- played by David is a Moy scout and wilderness guide with an ax to grind against the Taksan Republic. Employed as irregulars to do reconnaissance and black ops for the Taksan military, his brother and partner got killed in action, and the Republic disavowed all knowledge, responsibility, and compensation.
- played by Shelley is a Moy spy and con artist whose primary cover is a dancer. She's a widowed mother of two, and her late husband was Gregoric's brother and partner, so she shares his grudge against the Taksans.
- played by Stephanie is a Moy gunsmith and machinist. Something of an oddity, she has largely abandoned the traditional Moy lifestyle to study engineering in Taksan and Granarctia. Her cousin was kidnapped and she has come to Iyakul searching for her.
- Sarah's character has yet to be defined; she was sick the first day.
The First Adventure
I cooked up a quarterly tradition, likely started by Retulian refugees but now popular with the entire area. Every quarter each borough gets together and anyone can get up in turn and call out anyone and challenge them to anything. This has elements of a town festival with pie-eating contests for fun and entertainment, with a dash of freestyle rap battle for prestige and settling of grudges. In the barely-policed Free Territory, it keeps tensions from boiling over by providing a periodic legitimate release. Old man Durgan won't keep his dogs out of my chicken coop - I could go over to his house with a shotgun, or I could just wait until the next festival and publicly humiliate him in a knife-throwing contest in front of the entire neighborhood.
This also was an opportunity for me to casually introduce the players to the system. Nadia got in a dance-off with an Aralean woman and got completely schooled - and we learned how critical successes work. Gregoric showed off his marksmanship and we got a little non-threatening combat practice. It was also the lead-in to the rest of the story - I had the PCs approached after the festival, the NPC was impressed with their performance and wants to offer them a job.
The original plan was to create the characters on January 3 and do the festival in the second half of the evening, but we got sidetracked into chargen for Exalted our alternate campaign, so even though people had done most of their character creation on their own at home before the session started, we still had to do some finishing touches, do the festival, and then we only had a short time for the actual, planned adventure - which was fine, just not according to plan. It was a simple adventure, help smuggle some escaped slaves into the Free Territory, a little sneaking around, a little night combat with Aralean border guards, nothing fancy, and nothing that suffered too much from being a little truncated.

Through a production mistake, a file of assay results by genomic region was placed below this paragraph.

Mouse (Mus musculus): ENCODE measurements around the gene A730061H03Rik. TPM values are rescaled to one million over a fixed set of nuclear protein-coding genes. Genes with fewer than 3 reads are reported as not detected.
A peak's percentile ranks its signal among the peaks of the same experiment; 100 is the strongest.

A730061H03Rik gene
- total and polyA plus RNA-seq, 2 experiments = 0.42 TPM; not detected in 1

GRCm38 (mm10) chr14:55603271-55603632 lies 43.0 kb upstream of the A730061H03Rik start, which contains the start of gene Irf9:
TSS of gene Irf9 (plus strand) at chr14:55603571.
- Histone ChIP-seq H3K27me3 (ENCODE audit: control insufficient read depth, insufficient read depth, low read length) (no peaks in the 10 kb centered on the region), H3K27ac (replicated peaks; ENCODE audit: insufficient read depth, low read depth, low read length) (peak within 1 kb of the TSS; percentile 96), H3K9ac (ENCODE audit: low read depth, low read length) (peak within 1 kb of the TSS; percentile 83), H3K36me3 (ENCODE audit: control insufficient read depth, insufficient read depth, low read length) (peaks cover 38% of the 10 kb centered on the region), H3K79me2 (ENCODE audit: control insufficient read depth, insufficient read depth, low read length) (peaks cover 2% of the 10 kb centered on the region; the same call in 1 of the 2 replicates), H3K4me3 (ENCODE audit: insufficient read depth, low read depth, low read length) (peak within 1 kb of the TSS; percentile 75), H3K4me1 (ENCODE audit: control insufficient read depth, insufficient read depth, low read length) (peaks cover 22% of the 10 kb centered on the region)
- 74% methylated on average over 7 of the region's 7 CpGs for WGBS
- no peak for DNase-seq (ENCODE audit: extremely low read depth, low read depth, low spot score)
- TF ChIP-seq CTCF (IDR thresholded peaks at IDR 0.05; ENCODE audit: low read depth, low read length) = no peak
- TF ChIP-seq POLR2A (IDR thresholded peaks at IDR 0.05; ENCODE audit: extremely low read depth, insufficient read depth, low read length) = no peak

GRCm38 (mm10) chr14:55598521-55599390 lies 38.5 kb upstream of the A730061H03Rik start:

The first thing we realized was the character sheet was missing some slots. No space for languages, and languages are kind of a big deal. No space for Gifts, Flaws, and other character information. No distinction between normal and vital weapon damage, no place to jot range and rate. Hey, at least we had a character sheet this time (apologies to my March playtesters). Every time I teach my crew a new system, I harp on the fact that a well-made character sheet is a machine for understanding a game system and using a character effectively. My first-draft character sheet was a flawed machine, but I've got that mostly fixed by now.
Players really like the elemental attributes and the flexibility of the system. They also really like Luck Points, but are still getting their heads around the idea that these pools will refresh every adventure, so they can go ahead and burn them like there's no tomorrow.
Players were troubled by the amount of math involved. It's not a crunchy system with lots of charts and formulae, but pretty much every action involved adding two or three two-digit numbers, and some of my players are a little bit mathematically challenged, so it slows down the action. Still thinking about a fix for this, but a nice dice-roller app would help. Combat was also bogged down by keeping track of who was attacking whom and in what order.
I thought because I had written the game that all the rules would come naturally to me. But it's been a couple months, and I've been relearning Exalted in the meantime in order to train up David as a new GM, plus I had several older conflicting drafts and versions of the rules floating in my head. I really should have spent more time studying and preparing for this playtest just as I would have with a first run of any other new system. I'm sure that as my own (and the players') knowledge and familiarity of the rules increases, future play will go more smoothly, even without implementing changes. This could have had something to do with bogging down combat, too - I may have been confusing which draft of rules were actually in play, and if I'd re-read the manual to refresh my memory, it may turn out the rules I have written are much smoother than the ones I used at the table. Or not. Maybe the rules in to book actually are that clunky and in need of further revision. Main point here is even though I wrote the book, I still need to study it to make sure I'm implementing everything right and be a more fluid and intuitive GM.